Anthropometry: Types, Uses and Applications


Sébastien Legrand (Editor)

Series: Human Anatomy and Physiology

BISAC: MED075000

In Anthropometry: Types, Uses and Applications, the science of anthropometry, which deals with measurements of human size, shape and proportion, is examined in the context of obesity and overweight, common problems in developed countries and developing countries alike. An estimated 39% of the world’s adult population were overweight and 13% were obese over the past 3 decades, and these problems can cause diseases like type 2 diabetes mellitus (T2DM), cardiovascular diseases (CVD), and several cancers. While body mass index (BMI) is commonly used as a health risk phenotype, it has several limitations because BMI does not accurately depict different components of body composition and is therefore unable to predict the prognostic effect of individual tissues. Other anthropometric measurements, such as waist circumference (WC), waist to hip ratio (WHR), and waist to height ratio (WHtR) each have their advantages and disadvantages. As such, in Chapter 1, different novel anthropometric parameters and cardiovascular risk factors among obesity adults are compared and evaluated.

Chapter 2 describes a study of children aged 0-12 years conducted in the Middle Senegal River Valley (MISOES) in 1957-1958. This study was based on representative samples of children in urban and rural areas and included measurements of weight, height, arm circumference, and more. These measurements were compared with American standards and showed an overwhelming anthropometric deficit compared with standards. This study is examined in the context of other studies conducted in the region as well as in connection with economic development in the valley. Chapter 3 describes the various methods of assessing body fat and their application for obese individuals to predict the risk of Coronary Heart Disease (CHD), and Chapter 4 reviews the effect of different modalities of physical exercise on anthropometric measurements and body composition in different populations of older adults.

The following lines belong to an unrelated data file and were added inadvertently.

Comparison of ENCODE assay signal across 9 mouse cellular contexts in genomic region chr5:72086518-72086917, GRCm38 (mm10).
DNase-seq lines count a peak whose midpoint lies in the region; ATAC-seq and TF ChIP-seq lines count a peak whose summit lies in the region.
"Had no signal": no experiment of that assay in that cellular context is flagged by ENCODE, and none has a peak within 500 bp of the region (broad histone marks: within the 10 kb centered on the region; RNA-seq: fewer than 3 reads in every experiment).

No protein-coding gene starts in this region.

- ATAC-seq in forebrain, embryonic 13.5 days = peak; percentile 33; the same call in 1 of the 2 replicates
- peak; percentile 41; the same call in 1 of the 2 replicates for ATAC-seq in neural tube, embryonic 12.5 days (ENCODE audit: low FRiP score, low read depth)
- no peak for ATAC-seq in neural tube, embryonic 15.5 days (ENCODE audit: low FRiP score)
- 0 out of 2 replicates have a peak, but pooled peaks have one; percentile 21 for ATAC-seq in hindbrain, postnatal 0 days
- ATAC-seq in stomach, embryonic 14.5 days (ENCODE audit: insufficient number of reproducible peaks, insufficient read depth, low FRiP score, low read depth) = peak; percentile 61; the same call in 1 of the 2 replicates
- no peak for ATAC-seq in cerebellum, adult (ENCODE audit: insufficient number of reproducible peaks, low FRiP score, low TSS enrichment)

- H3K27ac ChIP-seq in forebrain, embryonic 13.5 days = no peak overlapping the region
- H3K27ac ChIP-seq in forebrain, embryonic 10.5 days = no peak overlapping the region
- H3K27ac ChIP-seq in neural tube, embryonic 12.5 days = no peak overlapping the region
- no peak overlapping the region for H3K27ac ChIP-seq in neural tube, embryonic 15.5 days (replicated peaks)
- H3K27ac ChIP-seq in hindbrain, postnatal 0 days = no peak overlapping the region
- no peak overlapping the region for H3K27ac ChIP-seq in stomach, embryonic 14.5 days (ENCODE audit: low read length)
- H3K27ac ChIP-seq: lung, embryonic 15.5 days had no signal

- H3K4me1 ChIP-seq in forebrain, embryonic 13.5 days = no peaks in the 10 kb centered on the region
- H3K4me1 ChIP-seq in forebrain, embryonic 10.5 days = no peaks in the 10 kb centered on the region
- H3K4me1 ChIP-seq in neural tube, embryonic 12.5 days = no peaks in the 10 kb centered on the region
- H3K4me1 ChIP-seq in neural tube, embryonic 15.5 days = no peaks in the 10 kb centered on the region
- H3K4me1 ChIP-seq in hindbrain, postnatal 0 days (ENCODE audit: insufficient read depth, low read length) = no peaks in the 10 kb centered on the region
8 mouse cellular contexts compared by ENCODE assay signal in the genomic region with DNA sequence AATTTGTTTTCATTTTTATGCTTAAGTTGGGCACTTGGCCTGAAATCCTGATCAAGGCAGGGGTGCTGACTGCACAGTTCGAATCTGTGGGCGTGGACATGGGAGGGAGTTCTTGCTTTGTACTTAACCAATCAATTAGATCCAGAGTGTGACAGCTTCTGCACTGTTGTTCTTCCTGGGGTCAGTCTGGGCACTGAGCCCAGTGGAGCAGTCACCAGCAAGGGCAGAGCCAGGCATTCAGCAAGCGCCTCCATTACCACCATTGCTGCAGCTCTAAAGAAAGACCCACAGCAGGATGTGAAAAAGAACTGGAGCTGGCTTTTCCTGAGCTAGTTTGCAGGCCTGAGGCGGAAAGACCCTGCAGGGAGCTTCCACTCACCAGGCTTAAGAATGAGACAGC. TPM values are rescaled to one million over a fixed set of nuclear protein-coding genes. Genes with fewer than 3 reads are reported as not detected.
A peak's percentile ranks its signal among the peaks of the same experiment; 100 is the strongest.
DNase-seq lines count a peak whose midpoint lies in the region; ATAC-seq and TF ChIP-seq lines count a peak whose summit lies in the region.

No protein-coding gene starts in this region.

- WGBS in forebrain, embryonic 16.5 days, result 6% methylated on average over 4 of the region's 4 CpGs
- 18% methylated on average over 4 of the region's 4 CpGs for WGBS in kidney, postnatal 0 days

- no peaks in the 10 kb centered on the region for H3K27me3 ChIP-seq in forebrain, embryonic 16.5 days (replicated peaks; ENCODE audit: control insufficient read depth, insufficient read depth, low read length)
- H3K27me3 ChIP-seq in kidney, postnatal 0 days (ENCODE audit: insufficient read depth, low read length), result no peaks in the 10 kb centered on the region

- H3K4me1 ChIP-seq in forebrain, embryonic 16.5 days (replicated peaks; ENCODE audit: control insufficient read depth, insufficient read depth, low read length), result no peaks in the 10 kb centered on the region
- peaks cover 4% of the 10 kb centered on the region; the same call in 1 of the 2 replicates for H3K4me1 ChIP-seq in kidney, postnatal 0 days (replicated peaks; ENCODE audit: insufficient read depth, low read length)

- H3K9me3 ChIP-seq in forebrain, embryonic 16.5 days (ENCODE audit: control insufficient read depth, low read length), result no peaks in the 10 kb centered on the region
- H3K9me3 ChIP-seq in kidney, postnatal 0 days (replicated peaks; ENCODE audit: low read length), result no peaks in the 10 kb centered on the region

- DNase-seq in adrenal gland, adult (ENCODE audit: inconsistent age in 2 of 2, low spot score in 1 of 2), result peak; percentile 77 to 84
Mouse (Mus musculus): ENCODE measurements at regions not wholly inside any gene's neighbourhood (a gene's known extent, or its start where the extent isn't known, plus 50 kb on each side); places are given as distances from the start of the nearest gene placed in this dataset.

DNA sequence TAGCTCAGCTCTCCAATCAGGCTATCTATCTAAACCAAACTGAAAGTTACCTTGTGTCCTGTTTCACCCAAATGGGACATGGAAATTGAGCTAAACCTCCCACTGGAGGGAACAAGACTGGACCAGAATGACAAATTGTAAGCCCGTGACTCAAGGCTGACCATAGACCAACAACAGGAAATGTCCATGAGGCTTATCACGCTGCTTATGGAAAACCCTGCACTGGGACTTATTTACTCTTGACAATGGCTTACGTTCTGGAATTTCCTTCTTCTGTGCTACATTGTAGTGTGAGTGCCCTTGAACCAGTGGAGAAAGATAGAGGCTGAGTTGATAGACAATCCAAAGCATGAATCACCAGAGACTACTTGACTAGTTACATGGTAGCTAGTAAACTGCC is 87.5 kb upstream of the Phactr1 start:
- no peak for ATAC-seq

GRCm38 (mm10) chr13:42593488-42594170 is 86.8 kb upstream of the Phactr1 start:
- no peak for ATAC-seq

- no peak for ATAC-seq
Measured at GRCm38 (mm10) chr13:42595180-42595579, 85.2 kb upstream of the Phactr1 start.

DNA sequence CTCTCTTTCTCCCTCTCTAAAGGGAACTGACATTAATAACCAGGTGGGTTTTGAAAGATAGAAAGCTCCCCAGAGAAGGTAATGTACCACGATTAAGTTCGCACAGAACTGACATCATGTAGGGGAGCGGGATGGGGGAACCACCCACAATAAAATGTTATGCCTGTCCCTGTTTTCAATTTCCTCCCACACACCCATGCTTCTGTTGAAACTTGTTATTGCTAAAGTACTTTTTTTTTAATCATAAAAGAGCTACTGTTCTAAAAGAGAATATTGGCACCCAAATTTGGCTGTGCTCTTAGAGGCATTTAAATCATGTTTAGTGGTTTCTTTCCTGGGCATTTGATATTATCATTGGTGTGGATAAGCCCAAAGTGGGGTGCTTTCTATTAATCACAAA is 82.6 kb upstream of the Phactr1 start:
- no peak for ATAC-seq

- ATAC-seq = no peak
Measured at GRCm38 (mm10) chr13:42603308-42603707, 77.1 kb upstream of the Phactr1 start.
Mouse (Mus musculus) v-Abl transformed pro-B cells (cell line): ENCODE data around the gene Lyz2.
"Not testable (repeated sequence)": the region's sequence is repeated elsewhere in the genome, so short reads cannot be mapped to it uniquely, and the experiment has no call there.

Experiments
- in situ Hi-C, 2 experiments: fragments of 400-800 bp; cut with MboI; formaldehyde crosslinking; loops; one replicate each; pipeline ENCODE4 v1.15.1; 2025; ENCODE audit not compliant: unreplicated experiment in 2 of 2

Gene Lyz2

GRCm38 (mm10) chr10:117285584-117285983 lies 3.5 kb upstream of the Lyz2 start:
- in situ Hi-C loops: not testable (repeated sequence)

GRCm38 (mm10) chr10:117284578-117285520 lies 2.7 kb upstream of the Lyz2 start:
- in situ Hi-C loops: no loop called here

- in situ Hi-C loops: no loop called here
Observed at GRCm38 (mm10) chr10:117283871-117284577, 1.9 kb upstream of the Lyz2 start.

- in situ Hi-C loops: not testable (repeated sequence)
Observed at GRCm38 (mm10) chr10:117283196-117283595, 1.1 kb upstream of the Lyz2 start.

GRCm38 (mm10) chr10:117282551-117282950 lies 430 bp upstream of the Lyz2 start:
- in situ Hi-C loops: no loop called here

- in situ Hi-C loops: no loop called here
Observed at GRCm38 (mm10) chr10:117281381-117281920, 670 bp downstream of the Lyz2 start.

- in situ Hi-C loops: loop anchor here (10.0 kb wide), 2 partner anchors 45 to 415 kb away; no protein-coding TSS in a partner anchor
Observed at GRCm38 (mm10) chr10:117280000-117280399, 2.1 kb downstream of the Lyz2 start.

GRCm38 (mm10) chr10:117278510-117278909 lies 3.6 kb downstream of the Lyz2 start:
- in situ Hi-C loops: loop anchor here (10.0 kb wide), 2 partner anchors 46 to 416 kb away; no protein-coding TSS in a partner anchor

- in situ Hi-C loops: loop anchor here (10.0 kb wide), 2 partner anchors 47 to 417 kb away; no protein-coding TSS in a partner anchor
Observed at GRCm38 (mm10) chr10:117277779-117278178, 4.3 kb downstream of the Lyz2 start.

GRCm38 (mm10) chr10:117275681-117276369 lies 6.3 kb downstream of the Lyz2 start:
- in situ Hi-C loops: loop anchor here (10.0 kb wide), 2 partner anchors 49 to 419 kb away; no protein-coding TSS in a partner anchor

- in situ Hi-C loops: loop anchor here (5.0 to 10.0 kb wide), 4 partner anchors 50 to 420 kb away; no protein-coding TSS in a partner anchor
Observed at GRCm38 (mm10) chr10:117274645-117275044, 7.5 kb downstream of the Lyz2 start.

Chapter 1. Association between Novel Anthropometric Parameters and Cardiovascular Risk Factors among Obese Adults
(Wattana Leowattana – Department of Clinical Tropical Medicine, Faculty of Tropical Medicine, Mahidol University, Bangkok, Thailand)

Chapter 2. Anthropometry of Children Age 0-12 Years, in the Senegal River Valley in 1957: Situation and Perspectives
(Michel Garenne and Pierre Cantrelle – Institut de Recherche pour le Développement (IRD), UMI Résiliences, Bondy, France, et al.)

Chapter 3. Obesity and Anthropometry
(Archana Khanna, PhD – Assistant Professor, Department of Physiotherapy, School of Allied Health Sciences, Sharda University, Greater Noida, Uttar Pradesh, India)

Chapter 4. The Effect of Different Types of Exercise on Anthropometric Measures and Body Composition in Older Adults
(Pablo Monteagudo – Department of Education and Specific Didactics, Jaume I University, Castellon, Spain)



“In this recent book, the editors have collected a diverse range of complimentary information applicable to a wide population related to competitive sport, health and physical fitness, all written by experts in their area. This book will be of interest to those working in these fields as well as others, both experienced and at the start of their careers, wanting to get a taste of the latest findings and points of interest in their area of study.” – Daniel Daly, PhD, Professor Emeritus, Faculty of Movement and Rehabilitation Sciences, KU Leuven, Belgium

“I highly recommend this book for anyone interested in the study of human movement. It is the product of several well-known scholars with an extensive history of studying human performance across a variety of subdisciplines. The importance of anthropometrics in the analysis of human movement cannot be overstated, and this book provides a relevant and thorough review of several aspects of the field that will be of interest to both the novice and the expert. The topics range in scope from basic theory to highly applied research across such diverse concepts like aging, amputation, podiatry and dentistry. Each chapter is concise, well-written and accessible with several high-quality figures and tables. The combination of historical and recent data, together with perspectives on future trends, make the book an excellent resource for the movement scientist.” – Jeff A. Nessler, PhD, Professor of Kinesiology, California State University, San Marcos, USA

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